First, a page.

In patients with PD, there are published reports of MRgHIFU ablation of the subthalamic nucleus (STN) and the globus pallidus internus (GPi). Chang reported a 53% decrease in dyskinesia following unilateral MRgHIFU pallidotomy.[14] Overall, the clinical improvement of PD patients treated with GPi or pallidothalamic tract thermal ablation is lower compared to improvement achieved with DBS surgery.[6]

 » Future Applications Top

As MRgHIFU thermal ablative is the most studied mechanism, there are some clinical studies and reports of its use in the following areas:

Obsessive-compulsive disorder (OCD): Kim et al. in their report of 11 patients with treatment-refractory OCD treated via bilateral thermal ablation of the anterior limb of the internal capsule using MRgHIFU, showed a significant improvement in both depressive and anxiety symptoms.[15] Lipsman and his group examined the safety profile, clinical response, and imaging correlates of MRgHIFU bilateral anterior capsulotomy in patients with refractory OCD and major depressive disorder (MDD).[16] They reported no serious adverse effects with a positive response rate of 50%, with OCD patients showing a superior response rate.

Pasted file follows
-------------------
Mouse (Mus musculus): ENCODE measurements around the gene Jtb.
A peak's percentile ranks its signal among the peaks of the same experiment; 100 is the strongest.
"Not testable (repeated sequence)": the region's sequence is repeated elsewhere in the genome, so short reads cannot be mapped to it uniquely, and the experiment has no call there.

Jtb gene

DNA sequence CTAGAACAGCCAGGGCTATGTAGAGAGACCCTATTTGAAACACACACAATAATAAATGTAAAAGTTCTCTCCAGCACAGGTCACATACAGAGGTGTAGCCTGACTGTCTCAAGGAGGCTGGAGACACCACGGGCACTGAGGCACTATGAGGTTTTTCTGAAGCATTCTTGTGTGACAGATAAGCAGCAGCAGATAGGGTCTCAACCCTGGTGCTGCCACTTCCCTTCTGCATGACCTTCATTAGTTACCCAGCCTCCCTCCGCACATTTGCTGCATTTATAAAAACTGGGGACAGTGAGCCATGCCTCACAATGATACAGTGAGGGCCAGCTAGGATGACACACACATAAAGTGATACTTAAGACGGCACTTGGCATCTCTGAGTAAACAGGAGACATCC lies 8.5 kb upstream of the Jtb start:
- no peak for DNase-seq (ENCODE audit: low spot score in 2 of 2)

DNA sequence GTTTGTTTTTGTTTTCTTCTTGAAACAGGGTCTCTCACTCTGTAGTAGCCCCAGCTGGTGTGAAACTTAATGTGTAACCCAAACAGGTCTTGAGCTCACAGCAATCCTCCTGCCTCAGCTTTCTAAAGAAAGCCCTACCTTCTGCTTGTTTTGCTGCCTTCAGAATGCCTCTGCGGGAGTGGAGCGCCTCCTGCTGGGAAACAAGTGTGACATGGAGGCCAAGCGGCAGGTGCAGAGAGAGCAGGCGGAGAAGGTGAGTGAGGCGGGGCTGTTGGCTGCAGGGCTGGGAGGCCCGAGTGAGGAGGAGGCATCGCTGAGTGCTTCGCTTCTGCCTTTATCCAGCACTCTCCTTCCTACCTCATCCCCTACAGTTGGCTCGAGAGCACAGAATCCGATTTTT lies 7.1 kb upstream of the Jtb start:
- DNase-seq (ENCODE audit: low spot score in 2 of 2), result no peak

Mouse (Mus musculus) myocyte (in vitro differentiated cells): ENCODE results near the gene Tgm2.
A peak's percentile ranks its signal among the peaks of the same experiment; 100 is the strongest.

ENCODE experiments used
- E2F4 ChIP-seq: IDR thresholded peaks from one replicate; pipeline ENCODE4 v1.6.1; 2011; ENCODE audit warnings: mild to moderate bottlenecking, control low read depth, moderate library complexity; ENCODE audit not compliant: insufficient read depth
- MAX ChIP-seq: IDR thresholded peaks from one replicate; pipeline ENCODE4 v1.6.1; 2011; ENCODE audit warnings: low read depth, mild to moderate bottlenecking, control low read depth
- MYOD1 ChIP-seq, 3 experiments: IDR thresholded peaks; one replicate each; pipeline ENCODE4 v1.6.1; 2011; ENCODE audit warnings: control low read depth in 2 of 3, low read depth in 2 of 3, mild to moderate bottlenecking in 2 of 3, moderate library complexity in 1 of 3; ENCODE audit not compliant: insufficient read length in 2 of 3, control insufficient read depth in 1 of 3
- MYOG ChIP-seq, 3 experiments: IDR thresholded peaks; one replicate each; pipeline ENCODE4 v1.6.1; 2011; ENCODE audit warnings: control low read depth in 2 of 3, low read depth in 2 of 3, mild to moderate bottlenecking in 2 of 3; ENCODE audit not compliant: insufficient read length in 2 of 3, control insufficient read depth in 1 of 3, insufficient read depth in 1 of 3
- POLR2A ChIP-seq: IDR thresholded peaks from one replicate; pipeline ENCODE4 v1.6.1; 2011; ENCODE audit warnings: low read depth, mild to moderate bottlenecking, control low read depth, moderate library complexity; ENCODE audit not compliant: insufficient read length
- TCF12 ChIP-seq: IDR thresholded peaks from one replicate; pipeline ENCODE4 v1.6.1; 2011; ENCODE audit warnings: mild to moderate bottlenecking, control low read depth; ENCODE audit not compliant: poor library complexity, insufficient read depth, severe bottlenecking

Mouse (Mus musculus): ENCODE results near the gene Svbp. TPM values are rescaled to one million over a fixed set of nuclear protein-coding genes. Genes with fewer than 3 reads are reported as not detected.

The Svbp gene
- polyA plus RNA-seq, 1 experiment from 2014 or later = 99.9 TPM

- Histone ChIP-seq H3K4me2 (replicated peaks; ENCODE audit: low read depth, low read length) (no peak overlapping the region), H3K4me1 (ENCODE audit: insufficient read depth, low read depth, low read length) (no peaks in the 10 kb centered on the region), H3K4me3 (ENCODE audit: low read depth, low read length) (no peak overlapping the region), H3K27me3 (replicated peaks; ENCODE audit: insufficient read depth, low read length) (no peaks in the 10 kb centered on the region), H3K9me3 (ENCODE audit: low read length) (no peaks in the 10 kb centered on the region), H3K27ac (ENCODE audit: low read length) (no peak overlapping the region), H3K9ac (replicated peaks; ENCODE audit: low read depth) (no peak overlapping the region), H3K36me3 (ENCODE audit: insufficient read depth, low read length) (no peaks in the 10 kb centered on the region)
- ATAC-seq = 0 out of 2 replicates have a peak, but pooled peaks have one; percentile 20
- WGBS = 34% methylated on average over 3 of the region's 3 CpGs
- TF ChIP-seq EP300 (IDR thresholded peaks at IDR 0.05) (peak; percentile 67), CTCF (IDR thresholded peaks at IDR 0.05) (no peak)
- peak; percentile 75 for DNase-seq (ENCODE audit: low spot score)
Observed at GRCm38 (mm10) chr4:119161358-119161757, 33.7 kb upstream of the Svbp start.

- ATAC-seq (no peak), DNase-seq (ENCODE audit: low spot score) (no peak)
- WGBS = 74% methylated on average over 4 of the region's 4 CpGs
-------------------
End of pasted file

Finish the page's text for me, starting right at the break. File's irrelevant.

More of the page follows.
Brain tumors and neuro-oncology: There have been several reports for using focused ultrasound as a thermal ablative procedure. Early in 2006, Ram reported a trial to treat patients with brain stem glioma, and later McDannols in his study reported a trial to treat three patients with high-grade brain tumors.[17],[18] Both studied could not be continued due to immature technical issues that did not enable sufficient accurate and volumetric thermal ablation. Further developments are needed to establish and use MRgHIFU for the treatment of brain tumors, and these are currently being investigated. These studies will probably include using microbubbles injections to enhance the efficacy of MRgHIFU.

Epilepsy and pain: The classic therapeutical approach to epilepsy is either ablation of the epileptogenic focus or disrupting the epileptogenic complex connectivity network. It is most appropriate to use MRgHIFU whenever there is an obvious target to be ablated, such as a hypothalamic hamartoma, cortical dysplasia, etc., Hoffman et al. described a computerized model for the treatment of medically refractory mesial temporal sclerosis (MTS) epilepsy patients requiring surgery. In the described model, MRgFUS surgical plans ablating sites of the posterior hippocampal disconnection were done and concluded that treatment with this modality is both feasible and safe.[19]